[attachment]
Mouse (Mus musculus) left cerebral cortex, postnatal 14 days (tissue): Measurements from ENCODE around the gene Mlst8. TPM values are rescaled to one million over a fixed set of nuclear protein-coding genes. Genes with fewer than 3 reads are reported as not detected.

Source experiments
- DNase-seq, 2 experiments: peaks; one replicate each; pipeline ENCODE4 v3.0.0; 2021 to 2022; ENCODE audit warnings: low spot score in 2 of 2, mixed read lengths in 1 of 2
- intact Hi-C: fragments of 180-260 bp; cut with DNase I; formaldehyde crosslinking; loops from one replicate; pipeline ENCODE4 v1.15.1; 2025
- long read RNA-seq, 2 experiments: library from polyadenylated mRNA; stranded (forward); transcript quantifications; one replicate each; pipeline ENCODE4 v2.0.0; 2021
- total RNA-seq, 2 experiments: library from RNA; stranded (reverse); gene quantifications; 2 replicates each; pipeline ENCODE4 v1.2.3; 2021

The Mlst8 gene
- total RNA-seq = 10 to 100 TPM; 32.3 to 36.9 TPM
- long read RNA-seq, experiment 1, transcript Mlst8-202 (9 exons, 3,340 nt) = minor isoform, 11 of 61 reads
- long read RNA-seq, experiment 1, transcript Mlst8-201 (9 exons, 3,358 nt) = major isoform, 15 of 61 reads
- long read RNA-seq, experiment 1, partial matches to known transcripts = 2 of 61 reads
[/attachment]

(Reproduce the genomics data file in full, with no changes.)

Mouse (Mus musculus) left cerebral cortex, postnatal 14 days (tissue): Measurements from ENCODE around the gene Mlst8. TPM values are rescaled to one million over a fixed set of nuclear protein-coding genes. Genes with fewer than 3 reads are reported as not detected.

Source experiments
- DNase-seq, 2 experiments: peaks; one replicate each; pipeline ENCODE4 v3.0.0; 2021 to 2022; ENCODE audit warnings: low spot score in 2 of 2, mixed read lengths in 1 of 2
- intact Hi-C: fragments of 180-260 bp; cut with DNase I; formaldehyde crosslinking; loops from one replicate; pipeline ENCODE4 v1.15.1; 2025
- long read RNA-seq, 2 experiments: library from polyadenylated mRNA; stranded (forward); transcript quantifications; one replicate each; pipeline ENCODE4 v2.0.0; 2021
- total RNA-seq, 2 experiments: library from RNA; stranded (reverse); gene quantifications; 2 replicates each; pipeline ENCODE4 v1.2.3; 2021

The Mlst8 gene
- total RNA-seq = 10 to 100 TPM; 32.3 to 36.9 TPM
- long read RNA-seq, experiment 1, transcript Mlst8-202 (9 exons, 3,340 nt) = minor isoform, 11 of 61 reads
- long read RNA-seq, experiment 1, transcript Mlst8-201 (9 exons, 3,358 nt) = major isoform, 15 of 61 reads
- long read RNA-seq, experiment 1, partial matches to known transcripts = 2 of 61 reads